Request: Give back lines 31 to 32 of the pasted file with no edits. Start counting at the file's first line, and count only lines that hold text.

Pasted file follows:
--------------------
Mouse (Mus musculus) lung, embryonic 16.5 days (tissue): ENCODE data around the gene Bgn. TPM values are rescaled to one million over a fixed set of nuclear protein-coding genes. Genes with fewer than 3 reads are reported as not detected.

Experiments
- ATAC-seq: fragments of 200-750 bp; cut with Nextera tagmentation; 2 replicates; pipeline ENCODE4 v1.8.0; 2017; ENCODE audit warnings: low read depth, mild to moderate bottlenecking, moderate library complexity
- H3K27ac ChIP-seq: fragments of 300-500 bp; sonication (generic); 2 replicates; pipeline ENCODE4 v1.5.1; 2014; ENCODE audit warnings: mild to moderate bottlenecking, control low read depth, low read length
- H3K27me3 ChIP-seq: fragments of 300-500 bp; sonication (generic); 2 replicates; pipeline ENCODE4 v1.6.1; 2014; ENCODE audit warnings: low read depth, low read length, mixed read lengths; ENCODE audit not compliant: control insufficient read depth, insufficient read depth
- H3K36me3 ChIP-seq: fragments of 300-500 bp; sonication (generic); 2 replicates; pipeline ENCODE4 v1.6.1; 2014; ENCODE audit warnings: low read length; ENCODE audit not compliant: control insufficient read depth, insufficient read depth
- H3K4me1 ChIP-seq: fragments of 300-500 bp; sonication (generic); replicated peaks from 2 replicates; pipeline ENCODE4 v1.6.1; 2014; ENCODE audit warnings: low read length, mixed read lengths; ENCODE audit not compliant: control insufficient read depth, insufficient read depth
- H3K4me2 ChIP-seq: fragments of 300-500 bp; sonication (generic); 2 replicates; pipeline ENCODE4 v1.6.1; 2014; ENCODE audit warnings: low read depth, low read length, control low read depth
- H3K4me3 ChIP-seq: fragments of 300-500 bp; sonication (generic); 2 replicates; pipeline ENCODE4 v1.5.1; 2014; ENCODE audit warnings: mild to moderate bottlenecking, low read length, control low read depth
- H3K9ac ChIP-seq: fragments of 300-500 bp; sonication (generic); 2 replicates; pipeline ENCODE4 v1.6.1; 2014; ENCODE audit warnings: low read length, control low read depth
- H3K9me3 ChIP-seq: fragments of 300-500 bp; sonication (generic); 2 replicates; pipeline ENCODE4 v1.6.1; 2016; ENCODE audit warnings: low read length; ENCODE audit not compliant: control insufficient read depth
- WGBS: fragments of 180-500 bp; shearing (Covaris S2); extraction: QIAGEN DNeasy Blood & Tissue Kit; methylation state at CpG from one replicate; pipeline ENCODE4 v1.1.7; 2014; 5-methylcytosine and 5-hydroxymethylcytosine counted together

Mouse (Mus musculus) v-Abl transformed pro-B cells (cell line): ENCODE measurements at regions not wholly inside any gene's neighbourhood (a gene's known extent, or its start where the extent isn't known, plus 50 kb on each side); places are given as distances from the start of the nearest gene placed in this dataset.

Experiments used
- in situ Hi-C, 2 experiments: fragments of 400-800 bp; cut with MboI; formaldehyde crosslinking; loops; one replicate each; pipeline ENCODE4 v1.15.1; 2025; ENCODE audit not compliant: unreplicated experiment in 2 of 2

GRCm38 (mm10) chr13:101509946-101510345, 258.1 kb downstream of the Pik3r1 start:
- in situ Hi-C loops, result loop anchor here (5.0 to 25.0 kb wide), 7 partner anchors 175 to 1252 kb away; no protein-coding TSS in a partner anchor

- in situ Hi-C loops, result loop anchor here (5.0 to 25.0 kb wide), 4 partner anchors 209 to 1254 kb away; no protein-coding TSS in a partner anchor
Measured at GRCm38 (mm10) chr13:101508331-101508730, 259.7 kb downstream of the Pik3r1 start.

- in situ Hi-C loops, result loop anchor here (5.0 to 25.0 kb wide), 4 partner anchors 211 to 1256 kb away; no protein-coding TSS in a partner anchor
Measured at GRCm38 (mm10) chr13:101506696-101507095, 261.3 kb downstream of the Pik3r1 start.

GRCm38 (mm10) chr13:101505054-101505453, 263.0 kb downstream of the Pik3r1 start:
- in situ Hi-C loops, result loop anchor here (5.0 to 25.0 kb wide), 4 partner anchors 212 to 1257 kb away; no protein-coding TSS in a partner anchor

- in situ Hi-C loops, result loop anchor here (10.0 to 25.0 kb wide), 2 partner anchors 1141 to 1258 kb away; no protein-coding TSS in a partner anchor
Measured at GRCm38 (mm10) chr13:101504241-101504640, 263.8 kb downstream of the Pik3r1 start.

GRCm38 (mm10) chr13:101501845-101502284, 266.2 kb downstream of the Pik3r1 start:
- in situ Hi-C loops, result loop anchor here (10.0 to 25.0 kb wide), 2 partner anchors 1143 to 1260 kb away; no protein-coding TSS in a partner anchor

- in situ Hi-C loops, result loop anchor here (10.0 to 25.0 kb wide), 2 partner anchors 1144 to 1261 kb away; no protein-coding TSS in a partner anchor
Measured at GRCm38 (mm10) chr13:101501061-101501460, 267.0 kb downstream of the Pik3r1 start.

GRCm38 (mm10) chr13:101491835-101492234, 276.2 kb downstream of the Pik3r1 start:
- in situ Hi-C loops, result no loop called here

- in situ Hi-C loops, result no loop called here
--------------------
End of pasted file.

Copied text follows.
- in situ Hi-C loops, result no loop called here

- in situ Hi-C loops, result no loop called here